National honour for pioneer who found brain stem cells and is now waking them up with exercise
Full profile, photos, and HD footage available at: www.scienceinpublic.com.au/floreymedal
The award was presented by Health Minister the Hon. Sussan Ley on Wednesday 11 November in the Great Hall, Parliament House, Canberra
- Professor Perry Bartlett broke the dogma that the adult brain can’t change and regenerate
- He built the Queensland Brain Institute to expand our knowledge of what the brain can do
- Now he’s starting a trial to put people with dementia on treadmills, in the hope that their neurons will regrow
- Perry will receive the 2015 CSL Florey Medal at the Association of Australian Medical Research Institutes (AAMRI) Dinner in Parliament House for his discoveries that have transformed our understanding of the brain, and for his leadership of neuroscience in Australia.
Perry Bartlett is putting people with dementia on treadmills. He has already reversed dementia and recovered spatial memories in mice through exercise. During the next year he’ll find out if exercise will have the same impact in people with dementia. Then he’ll look at depression.
Underpinning these projects is the idea that the brain is constantly changing and that learning, memory, mood, and many other brain functions are, in part, regulated by the production of new neurons. When Perry started exploring the brain in 1977 the mature brain was regarded as static and unchangeable. He challenged this dogma and his work has led to a transformation in our understanding of the brain.
In 1982 Perry predicted that there were stem cells in the brain. In 1992 he found them in mouse embryos then in adult mice then, a decade later, he isolated them from the forebrain. His next big project was building up the Queensland Brain Institute from ten people to 500 in a little more than a decade. The Institute has unleashed a new generation of neuroscientists whose discoveries range from using ultrasound to treat Alzheimer’s disease, to finding stem cells associated with mood, spatial learning and more.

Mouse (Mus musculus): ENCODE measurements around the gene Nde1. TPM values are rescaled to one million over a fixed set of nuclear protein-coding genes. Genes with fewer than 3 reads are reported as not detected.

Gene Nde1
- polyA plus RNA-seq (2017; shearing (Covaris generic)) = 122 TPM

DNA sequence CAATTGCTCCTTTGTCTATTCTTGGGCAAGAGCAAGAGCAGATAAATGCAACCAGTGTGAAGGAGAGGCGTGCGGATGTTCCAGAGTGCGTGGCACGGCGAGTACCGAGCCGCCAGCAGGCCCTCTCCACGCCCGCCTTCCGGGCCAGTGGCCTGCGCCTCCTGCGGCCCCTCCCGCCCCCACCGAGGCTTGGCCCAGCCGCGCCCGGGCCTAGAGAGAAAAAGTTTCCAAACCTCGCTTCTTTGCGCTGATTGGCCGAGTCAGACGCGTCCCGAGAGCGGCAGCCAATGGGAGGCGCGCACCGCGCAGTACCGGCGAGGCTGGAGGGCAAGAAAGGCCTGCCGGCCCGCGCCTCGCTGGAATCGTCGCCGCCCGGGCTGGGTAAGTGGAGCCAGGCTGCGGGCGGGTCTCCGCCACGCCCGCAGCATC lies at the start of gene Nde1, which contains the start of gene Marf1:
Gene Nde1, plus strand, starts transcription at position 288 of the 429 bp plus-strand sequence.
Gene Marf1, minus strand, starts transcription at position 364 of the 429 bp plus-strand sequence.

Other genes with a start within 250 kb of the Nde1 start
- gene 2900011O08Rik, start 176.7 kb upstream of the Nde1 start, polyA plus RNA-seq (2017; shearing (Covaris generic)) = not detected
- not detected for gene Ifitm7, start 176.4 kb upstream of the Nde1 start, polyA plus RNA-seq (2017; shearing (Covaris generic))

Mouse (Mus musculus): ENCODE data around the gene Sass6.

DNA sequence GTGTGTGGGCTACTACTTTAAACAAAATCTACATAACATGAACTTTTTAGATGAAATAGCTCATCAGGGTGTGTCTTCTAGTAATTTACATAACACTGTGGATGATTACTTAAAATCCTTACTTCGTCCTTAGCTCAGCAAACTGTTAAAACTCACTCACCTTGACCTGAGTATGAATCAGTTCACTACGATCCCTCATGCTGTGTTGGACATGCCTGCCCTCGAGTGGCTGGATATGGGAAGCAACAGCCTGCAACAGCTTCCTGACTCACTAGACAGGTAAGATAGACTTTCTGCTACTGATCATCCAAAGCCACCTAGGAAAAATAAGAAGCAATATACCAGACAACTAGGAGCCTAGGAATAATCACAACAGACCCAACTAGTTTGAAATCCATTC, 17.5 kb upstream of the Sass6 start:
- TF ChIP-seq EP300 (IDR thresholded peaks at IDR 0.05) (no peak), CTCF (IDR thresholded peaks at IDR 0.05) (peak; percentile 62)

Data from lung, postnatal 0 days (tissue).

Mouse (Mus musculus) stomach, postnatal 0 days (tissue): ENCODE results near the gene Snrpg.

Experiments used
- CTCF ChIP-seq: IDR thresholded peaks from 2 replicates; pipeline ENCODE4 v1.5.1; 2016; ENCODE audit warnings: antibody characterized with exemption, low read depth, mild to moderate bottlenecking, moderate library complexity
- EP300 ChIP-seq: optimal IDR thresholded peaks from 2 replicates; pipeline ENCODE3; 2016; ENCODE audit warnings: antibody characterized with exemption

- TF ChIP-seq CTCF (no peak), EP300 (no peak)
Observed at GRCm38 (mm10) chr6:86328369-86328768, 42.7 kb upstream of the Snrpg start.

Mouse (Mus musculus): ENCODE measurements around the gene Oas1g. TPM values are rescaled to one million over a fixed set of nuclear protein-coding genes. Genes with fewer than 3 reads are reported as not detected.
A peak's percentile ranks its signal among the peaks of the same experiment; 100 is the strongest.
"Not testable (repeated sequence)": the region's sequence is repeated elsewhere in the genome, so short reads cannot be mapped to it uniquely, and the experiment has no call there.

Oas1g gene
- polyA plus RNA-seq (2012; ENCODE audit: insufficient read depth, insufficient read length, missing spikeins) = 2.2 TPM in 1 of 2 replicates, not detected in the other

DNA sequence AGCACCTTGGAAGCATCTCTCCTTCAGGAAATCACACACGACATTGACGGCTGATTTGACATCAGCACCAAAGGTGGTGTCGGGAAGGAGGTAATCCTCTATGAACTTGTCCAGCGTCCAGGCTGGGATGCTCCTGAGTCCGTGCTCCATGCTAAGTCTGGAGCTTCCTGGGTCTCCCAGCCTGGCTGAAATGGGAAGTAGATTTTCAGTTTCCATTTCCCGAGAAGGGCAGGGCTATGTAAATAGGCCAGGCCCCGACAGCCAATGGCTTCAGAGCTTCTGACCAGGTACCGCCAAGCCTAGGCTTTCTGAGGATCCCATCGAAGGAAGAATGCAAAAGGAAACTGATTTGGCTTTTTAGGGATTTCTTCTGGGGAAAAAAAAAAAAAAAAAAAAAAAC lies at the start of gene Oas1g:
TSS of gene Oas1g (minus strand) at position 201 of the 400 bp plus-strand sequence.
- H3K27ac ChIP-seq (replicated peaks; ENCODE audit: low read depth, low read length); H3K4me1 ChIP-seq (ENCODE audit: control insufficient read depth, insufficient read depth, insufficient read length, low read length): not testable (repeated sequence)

Now Perry is about to start clinical trials to determine if exercise really can reverse dementia in humans. Dementia affects more than 300,000 Australians and many more cases are expected as our population ages. It’s a devastating condition and the direct cost to the community is more than $5 billion a year. The impact on families is beyond measure.
The CSL Florey Medal has been presented every two years since 1998 by the Australian Institute of Policy and Science (AIPS). The award recognises significant achievements in biomedical science and human health advancement. It carries a cash prize of $50,000 and has been supported by CSL since 2007.
“Thanks to Professor Bartlett we now know the adult brain can repair itself. His work offers the potential to transform treatment and management of dementia and depression,” says CSL’s Chief Scientist, Dr Andrew Cuthbertson. “CSL is proud to support this award which both recognises excellence in research, and creates role models for the next generation.”
“In winning the CSL Florey Medal, Professor Bartlett joins an elite bunch of Australian medical researchers who have followed in the footsteps of Howard Florey,” says AIPS director Camille Thomson. “To quote Sir Robert Menzies, ‘In terms of world well-being, Florey was the most important man ever born in Australia’.”
Professor Perry Bartlett is the Foundation Professor of Neuroscience at the University of Queensland and was the founding Director of the Queensland Brain Institute.